Teens Who Use Flavored E-cigarettes More Likely to Keep Vaping, Take More Puffs

Teenagers who use flavored e-cigarettes are more likely to keep vaping, a study has found. A total of 478 vaping teenagers who attended 10 schools in the Los Angeles County area took part in the study. Researchers checked in with the participants every six months, between the 10th grade in spring 2015 until 12th grade in 2017.

Around 90 percent of the adolescents used flavored oil—like fruit, candy, sweet, dessert and buttery— as opposed to traditional cigarette flavours such as tobacco or menthol.

Of those who used the alternative flavors, 64.3 percent were still vaping six months later. That was compared with 42.9 percent of those who opted for traditional flavours.

Teens who used flavours vaped more heavily after six months, and reported puffing more during each session. However, the team found the taste didn't seem to affect how many days the participants vaped, or when.

Co-author Professor Adam Leventhal, director of the University of Southern California Institute for Addiction Science, commented in a statement: "While many children try e-cigarettes, not all become regular users. Teens who use e-cigarettes may be more inclined to continue vaping rather than just temporarily experiment with e-cigs.

"Whether or not children continue vaping is important—the longer and more frequently you vape, the more you're exposing yourself to toxins in e-cigarette aerosol and put yourself at risk for nicotine addiction."

The research comes amid a multi-state outbreak of vaping-related lung injuries. As of October 22, 34 people have died and 1,604 people have fallen ill, according to the Centers for Disease Control and Prevention (CDC).

Last month, the Trump administration said it would ban e-cigarette flavors in the hope it would stop young people picking up the potentially dangerous habit.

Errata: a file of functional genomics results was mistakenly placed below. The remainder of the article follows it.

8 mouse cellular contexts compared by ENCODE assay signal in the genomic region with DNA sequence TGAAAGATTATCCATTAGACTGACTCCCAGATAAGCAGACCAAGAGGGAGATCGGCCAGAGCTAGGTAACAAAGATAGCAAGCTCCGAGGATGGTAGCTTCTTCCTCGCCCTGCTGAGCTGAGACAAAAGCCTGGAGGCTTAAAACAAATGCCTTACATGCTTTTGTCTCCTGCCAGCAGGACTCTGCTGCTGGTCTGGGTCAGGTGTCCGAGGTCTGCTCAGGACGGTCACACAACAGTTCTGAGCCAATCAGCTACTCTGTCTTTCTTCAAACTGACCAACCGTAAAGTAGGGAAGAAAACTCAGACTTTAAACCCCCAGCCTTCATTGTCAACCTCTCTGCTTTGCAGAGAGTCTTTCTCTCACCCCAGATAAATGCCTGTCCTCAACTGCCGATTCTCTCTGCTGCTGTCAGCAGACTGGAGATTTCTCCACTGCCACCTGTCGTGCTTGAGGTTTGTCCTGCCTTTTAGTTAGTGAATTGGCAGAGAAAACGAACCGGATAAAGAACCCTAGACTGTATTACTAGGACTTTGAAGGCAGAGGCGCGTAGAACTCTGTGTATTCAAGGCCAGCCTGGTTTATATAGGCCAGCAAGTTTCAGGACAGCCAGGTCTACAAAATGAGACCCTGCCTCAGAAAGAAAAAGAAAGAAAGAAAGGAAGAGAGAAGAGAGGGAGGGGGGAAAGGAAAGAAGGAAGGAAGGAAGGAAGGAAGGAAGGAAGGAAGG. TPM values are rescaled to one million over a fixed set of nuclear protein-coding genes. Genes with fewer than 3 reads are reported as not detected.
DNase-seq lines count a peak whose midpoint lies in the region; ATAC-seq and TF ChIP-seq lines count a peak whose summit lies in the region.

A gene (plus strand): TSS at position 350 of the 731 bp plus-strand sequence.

However, no specific chemical, product or substance has been linked to every case, according to the CDC. At this time, more research needs to be done to uncover the specifics, the agency said.

Leventhal told Newsweek: "Regulations which reduce youth exposure to flavored e-cigarettes may aid in preventing young people who try e-cigarettes from becoming long-term e-cig users, and also from inhaling more of aerosol into their lungs.

"Regulations like these could also encourage the millions of U.S. adolescents who already use e-cigarettes to quit vaping, especially if they can no longer access e-cigs in the flavors they like."

He continued: "All children should stay away from trying nicotine products. Our study suggests that if children do ultimately use e-cigarettes, if they can access flavored e-cigarettes they may be more likely to stick with vaping."

Richard Miech, Professor and Principal Investigator of the Monitoring the Future Institute for Social Research, University of Michigan, told Newsweek in September that young people and teens in particular should avoid vaping.

"Among teens, some will have their phones taken away from them by their parents but continue to vape because they cannot stop," he said. "Some teens have also been kicked off their school sports team as a result of vaping they cannot control."

This article has been updated with comment from Adam Leventhal.

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Researchers believe teens who vape candy or fruit-flavored e-cigarettes are more likely to vape more heavily. A stock image shows a girl using an e-cigarette. Getty